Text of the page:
"Our forwards did a great job of that, we had a big focus on kick pressure and we knew JT does most of their kicking, we knew we frustrated him there at times and he's the best player in the game so you've got to do that to shut the whole team down."
Unheralded pack gets the job done
Even forgetting about backline stars like Thurston, Michael Morgan and Lachlan Coote, the Cowboys' star studded forward pack is what sets the platform for so many of their wins and allowed those skilful players to weave their magic.
Facing off against big names like Test players Scott, James Tamou, Jason Taumalolo and further representative players like Gavin Cooper and Ben Hannant means many teams are on the back foot from start to finish.
Match those names against as unheralded a pack as the Tigers – take out skipper Aaron Woods and there aren't too many representative caps between Sauaso Sue, Ava Seumanufagai, Chris Lawrence, Tim Grant – and you may expect a tough afternoon for the Tigers. Doubly so given one of their real forward leaders, Kiwi Test lock Elijah Taylor, went off concussed after around 15 minutes and didn't return.
But all of those names aimed up and it proved critical in the final wash-up.
"They're a massive pack, they're an international pack," said Woods after the game.
"We spoke about trying to limit Scott and Tamou and I still thought they did a really good job but we just wanted to go out there and play our own game, we just wanted to back ourselves, just get up in front of them and do a job for the side."
Jason Taylor said the forward battle was where the game was won, plain and simple.
"Before the game, the biggest job for us was going to be handling their forward pack because if we let them roll down the middle of the field and get quick play the balls it's too hard to stop Thurston and Coote and Morgan, we would never have been in the game.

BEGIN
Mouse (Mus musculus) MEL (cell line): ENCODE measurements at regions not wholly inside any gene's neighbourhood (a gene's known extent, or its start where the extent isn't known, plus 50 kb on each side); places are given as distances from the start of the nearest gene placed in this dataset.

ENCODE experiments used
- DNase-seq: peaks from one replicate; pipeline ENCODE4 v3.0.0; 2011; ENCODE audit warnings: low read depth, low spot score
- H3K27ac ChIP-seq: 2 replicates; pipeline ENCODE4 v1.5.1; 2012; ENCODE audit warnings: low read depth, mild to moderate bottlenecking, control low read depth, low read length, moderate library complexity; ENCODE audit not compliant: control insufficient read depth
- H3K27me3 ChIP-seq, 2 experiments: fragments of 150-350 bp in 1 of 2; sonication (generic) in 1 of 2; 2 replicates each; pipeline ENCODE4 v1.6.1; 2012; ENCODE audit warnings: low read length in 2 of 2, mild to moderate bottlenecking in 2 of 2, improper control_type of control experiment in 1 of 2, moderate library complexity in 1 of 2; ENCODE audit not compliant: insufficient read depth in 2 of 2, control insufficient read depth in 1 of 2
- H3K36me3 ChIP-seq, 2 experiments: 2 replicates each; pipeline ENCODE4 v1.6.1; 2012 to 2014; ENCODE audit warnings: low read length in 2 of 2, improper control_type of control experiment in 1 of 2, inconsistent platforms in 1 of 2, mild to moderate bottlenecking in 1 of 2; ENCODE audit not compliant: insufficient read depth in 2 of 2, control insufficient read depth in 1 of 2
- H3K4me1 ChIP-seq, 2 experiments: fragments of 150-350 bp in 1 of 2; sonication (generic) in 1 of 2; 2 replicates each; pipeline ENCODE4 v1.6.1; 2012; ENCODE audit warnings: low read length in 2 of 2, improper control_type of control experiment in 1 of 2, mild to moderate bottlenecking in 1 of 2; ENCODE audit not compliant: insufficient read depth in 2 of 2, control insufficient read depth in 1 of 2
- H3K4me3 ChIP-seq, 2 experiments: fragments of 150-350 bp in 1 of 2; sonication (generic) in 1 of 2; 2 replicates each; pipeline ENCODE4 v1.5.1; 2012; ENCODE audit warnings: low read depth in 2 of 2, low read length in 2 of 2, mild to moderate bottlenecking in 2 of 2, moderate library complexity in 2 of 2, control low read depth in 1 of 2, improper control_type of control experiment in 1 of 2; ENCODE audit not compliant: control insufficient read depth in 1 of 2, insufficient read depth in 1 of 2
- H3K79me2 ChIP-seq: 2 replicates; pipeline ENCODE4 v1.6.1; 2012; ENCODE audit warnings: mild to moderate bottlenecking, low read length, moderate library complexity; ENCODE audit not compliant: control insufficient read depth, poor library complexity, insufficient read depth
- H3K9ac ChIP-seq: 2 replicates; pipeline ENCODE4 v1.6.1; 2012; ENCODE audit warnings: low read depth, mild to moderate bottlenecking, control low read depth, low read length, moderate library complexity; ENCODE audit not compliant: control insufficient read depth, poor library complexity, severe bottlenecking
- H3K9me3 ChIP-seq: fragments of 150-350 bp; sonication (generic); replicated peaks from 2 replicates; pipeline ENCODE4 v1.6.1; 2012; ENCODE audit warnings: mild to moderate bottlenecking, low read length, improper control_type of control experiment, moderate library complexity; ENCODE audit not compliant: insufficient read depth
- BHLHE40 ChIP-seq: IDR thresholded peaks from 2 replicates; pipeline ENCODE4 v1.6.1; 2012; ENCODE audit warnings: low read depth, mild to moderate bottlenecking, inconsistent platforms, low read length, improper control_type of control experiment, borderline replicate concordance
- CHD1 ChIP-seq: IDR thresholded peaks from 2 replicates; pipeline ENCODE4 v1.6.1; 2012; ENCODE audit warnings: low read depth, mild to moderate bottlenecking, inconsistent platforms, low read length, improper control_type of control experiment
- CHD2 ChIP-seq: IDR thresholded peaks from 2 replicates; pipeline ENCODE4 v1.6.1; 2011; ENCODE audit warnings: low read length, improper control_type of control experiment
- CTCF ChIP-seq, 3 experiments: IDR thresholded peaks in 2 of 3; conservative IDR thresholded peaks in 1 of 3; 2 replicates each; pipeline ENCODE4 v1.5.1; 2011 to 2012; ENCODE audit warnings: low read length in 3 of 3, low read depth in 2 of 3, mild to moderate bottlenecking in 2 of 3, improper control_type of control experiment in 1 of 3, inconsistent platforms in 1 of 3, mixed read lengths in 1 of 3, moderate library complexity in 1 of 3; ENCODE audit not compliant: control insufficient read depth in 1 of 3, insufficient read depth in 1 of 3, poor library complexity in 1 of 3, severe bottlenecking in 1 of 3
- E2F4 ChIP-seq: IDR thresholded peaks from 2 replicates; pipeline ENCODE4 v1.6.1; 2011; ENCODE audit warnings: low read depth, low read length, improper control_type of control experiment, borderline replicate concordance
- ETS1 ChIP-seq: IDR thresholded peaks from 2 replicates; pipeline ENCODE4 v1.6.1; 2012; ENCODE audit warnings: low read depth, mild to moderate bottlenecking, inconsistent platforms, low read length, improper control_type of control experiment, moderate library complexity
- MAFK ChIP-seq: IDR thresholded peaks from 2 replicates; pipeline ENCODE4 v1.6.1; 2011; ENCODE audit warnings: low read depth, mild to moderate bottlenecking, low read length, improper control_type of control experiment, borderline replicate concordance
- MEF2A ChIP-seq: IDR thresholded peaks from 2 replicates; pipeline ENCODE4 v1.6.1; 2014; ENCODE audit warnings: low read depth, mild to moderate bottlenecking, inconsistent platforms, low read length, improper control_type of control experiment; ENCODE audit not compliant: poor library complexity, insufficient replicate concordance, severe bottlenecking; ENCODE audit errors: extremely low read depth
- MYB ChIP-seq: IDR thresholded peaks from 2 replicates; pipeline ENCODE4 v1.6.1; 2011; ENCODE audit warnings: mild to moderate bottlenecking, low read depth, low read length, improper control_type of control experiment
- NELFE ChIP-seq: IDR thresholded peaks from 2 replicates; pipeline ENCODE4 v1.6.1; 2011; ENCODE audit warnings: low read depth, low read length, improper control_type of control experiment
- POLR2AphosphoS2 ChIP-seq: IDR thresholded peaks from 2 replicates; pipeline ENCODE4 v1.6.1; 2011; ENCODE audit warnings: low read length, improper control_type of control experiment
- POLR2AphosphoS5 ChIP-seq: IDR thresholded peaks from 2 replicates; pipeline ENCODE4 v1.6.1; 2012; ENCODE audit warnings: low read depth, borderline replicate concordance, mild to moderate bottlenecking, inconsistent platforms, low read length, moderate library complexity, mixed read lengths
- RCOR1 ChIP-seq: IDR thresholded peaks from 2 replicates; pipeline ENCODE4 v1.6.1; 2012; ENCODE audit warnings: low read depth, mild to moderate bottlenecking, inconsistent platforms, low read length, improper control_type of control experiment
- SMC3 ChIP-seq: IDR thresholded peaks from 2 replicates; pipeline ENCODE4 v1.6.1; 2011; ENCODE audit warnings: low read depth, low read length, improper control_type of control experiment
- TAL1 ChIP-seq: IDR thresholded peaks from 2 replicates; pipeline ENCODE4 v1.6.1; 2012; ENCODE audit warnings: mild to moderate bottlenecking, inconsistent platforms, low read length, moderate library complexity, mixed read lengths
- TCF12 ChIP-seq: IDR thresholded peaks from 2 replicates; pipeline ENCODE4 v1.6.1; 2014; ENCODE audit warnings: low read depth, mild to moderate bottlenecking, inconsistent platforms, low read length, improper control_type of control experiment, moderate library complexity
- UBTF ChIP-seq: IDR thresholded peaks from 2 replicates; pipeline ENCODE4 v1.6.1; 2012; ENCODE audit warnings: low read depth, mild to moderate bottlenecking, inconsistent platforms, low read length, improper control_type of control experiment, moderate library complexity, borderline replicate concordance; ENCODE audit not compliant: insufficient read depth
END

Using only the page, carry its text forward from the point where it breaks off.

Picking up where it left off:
"It's a massive improvement for us in that area. It's really, really exciting and it's a credit to the players led by Woodsy in the way that they've applied themselves to improving us in that defensive area in the middle of the field, it's been awesome."
The Leichhardt effect
As much as any Tigers player past or present will speak in glowing terms about the privilege of playing at one of the sport's most charming suburban grounds, the club hasn't actually been that successful there of late, with just two wins in the previous six matches played at the venue.
Sunday's game though was a rarity: it was a day game, the club entered the match in good form, the rain stayed away, and the crowd turned out in huge numbers and in full voice.
When Tedesco's final-minute try got the green light the roar was so loud that one out-of-town journo, madly filing for deadline, almost jumped out of their seat, so startled were they by the massive eruption of noise around Leichhardt's open-air press box.
After the game the players were in no doubt that the 14,246 parochial home fans helped get them over the line.
"I love Leichhardt Oval crowd; you've got to be in the team running out to experience it and there's no better feeling than coming here and playing here, you can't beat it," winger David Nofoaluma told NRL.com.
Coach Jason Taylor added: "The crowd was miraculous. That support. There's no doubt it puts some pressure on referees, it puts pressure on everyone with the crowd cheering like that."
Even Cowboys co-captain Matt Scott gave the Leichhardt faithful some credit.
"It's obviously a very vocal home crowd. It's a pretty good stadium to play at, I've got to admit I do enjoy it," he said.
"I think it's a great suburban ground. Certainly a little bit of preferential treatment [from the referees] due to the crowd but they obviously lift, we haven't won here in a long time so I thought [on Sunday] we could have done that but we were just well below par."